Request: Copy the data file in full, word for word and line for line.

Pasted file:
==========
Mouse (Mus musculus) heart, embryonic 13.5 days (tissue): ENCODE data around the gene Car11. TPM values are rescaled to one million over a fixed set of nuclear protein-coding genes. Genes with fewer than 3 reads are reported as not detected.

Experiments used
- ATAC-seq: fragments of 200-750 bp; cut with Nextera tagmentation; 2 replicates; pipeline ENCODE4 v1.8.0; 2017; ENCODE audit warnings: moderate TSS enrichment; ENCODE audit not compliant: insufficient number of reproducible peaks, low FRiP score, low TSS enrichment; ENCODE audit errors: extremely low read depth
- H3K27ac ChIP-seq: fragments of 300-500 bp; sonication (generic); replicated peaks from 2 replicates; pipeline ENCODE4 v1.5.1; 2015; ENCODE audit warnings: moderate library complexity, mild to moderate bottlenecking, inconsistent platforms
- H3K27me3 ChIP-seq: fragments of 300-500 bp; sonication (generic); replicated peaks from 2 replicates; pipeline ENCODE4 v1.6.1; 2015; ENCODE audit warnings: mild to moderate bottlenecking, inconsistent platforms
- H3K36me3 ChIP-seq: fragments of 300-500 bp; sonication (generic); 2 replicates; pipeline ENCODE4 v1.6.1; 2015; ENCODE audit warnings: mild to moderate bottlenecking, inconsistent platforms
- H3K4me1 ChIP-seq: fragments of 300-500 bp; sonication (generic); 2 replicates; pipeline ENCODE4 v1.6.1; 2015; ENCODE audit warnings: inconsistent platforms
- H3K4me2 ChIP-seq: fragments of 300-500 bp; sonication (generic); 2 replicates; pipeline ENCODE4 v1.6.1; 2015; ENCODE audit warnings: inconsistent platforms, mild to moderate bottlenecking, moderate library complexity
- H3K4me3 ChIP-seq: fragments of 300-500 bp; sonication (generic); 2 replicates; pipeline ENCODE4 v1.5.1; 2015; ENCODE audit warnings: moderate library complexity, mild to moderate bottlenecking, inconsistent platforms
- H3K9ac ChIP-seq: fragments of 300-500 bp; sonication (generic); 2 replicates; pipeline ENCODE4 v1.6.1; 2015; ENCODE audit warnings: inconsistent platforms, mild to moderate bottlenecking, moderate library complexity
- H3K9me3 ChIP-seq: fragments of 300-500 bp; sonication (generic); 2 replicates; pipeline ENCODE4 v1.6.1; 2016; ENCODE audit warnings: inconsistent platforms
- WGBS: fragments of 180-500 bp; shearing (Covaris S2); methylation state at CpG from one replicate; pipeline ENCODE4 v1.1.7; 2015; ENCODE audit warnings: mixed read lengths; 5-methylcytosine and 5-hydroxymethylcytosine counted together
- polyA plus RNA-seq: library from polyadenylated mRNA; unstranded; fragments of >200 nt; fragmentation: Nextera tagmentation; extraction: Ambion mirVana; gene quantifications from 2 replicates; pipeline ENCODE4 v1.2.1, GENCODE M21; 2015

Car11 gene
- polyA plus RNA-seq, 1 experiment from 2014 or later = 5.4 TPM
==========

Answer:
Mouse (Mus musculus) heart, embryonic 13.5 days (tissue): ENCODE data around the gene Car11. TPM values are rescaled to one million over a fixed set of nuclear protein-coding genes. Genes with fewer than 3 reads are reported as not detected.

Experiments used
- ATAC-seq: fragments of 200-750 bp; cut with Nextera tagmentation; 2 replicates; pipeline ENCODE4 v1.8.0; 2017; ENCODE audit warnings: moderate TSS enrichment; ENCODE audit not compliant: insufficient number of reproducible peaks, low FRiP score, low TSS enrichment; ENCODE audit errors: extremely low read depth
- H3K27ac ChIP-seq: fragments of 300-500 bp; sonication (generic); replicated peaks from 2 replicates; pipeline ENCODE4 v1.5.1; 2015; ENCODE audit warnings: moderate library complexity, mild to moderate bottlenecking, inconsistent platforms
- H3K27me3 ChIP-seq: fragments of 300-500 bp; sonication (generic); replicated peaks from 2 replicates; pipeline ENCODE4 v1.6.1; 2015; ENCODE audit warnings: mild to moderate bottlenecking, inconsistent platforms
- H3K36me3 ChIP-seq: fragments of 300-500 bp; sonication (generic); 2 replicates; pipeline ENCODE4 v1.6.1; 2015; ENCODE audit warnings: mild to moderate bottlenecking, inconsistent platforms
- H3K4me1 ChIP-seq: fragments of 300-500 bp; sonication (generic); 2 replicates; pipeline ENCODE4 v1.6.1; 2015; ENCODE audit warnings: inconsistent platforms
- H3K4me2 ChIP-seq: fragments of 300-500 bp; sonication (generic); 2 replicates; pipeline ENCODE4 v1.6.1; 2015; ENCODE audit warnings: inconsistent platforms, mild to moderate bottlenecking, moderate library complexity
- H3K4me3 ChIP-seq: fragments of 300-500 bp; sonication (generic); 2 replicates; pipeline ENCODE4 v1.5.1; 2015; ENCODE audit warnings: moderate library complexity, mild to moderate bottlenecking, inconsistent platforms
- H3K9ac ChIP-seq: fragments of 300-500 bp; sonication (generic); 2 replicates; pipeline ENCODE4 v1.6.1; 2015; ENCODE audit warnings: inconsistent platforms, mild to moderate bottlenecking, moderate library complexity
- H3K9me3 ChIP-seq: fragments of 300-500 bp; sonication (generic); 2 replicates; pipeline ENCODE4 v1.6.1; 2016; ENCODE audit warnings: inconsistent platforms
- WGBS: fragments of 180-500 bp; shearing (Covaris S2); methylation state at CpG from one replicate; pipeline ENCODE4 v1.1.7; 2015; ENCODE audit warnings: mixed read lengths; 5-methylcytosine and 5-hydroxymethylcytosine counted together
- polyA plus RNA-seq: library from polyadenylated mRNA; unstranded; fragments of >200 nt; fragmentation: Nextera tagmentation; extraction: Ambion mirVana; gene quantifications from 2 replicates; pipeline ENCODE4 v1.2.1, GENCODE M21; 2015

Car11 gene
- polyA plus RNA-seq, 1 experiment from 2014 or later = 5.4 TPM